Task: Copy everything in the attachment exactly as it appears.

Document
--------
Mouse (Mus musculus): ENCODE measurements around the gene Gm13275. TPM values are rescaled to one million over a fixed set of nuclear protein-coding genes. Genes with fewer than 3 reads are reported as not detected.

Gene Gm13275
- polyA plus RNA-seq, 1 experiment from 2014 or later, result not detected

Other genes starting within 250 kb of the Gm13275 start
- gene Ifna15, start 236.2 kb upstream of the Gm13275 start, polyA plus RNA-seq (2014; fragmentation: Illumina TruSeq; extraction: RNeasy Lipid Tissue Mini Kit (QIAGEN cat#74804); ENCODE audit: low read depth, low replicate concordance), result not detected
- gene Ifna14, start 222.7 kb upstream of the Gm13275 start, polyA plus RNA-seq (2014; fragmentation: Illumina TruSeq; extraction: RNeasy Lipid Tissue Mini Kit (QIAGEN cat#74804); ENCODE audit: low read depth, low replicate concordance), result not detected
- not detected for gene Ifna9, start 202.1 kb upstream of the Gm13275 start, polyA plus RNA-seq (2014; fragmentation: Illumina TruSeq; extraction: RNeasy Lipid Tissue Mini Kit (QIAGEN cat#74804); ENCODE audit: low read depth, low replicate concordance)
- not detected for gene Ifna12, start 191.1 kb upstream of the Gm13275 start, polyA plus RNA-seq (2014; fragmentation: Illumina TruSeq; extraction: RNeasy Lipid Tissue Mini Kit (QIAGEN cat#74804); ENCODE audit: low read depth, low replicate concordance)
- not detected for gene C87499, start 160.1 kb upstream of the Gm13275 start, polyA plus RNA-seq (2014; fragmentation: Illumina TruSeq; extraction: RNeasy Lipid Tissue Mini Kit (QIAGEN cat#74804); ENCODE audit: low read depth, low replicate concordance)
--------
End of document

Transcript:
Mouse (Mus musculus): ENCODE measurements around the gene Gm13275. TPM values are rescaled to one million over a fixed set of nuclear protein-coding genes. Genes with fewer than 3 reads are reported as not detected.

Gene Gm13275
- polyA plus RNA-seq, 1 experiment from 2014 or later, result not detected

Other genes starting within 250 kb of the Gm13275 start
- gene Ifna15, start 236.2 kb upstream of the Gm13275 start, polyA plus RNA-seq (2014; fragmentation: Illumina TruSeq; extraction: RNeasy Lipid Tissue Mini Kit (QIAGEN cat#74804); ENCODE audit: low read depth, low replicate concordance), result not detected
- gene Ifna14, start 222.7 kb upstream of the Gm13275 start, polyA plus RNA-seq (2014; fragmentation: Illumina TruSeq; extraction: RNeasy Lipid Tissue Mini Kit (QIAGEN cat#74804); ENCODE audit: low read depth, low replicate concordance), result not detected
- not detected for gene Ifna9, start 202.1 kb upstream of the Gm13275 start, polyA plus RNA-seq (2014; fragmentation: Illumina TruSeq; extraction: RNeasy Lipid Tissue Mini Kit (QIAGEN cat#74804); ENCODE audit: low read depth, low replicate concordance)
- not detected for gene Ifna12, start 191.1 kb upstream of the Gm13275 start, polyA plus RNA-seq (2014; fragmentation: Illumina TruSeq; extraction: RNeasy Lipid Tissue Mini Kit (QIAGEN cat#74804); ENCODE audit: low read depth, low replicate concordance)
- not detected for gene C87499, start 160.1 kb upstream of the Gm13275 start, polyA plus RNA-seq (2014; fragmentation: Illumina TruSeq; extraction: RNeasy Lipid Tissue Mini Kit (QIAGEN cat#74804); ENCODE audit: low read depth, low replicate concordance)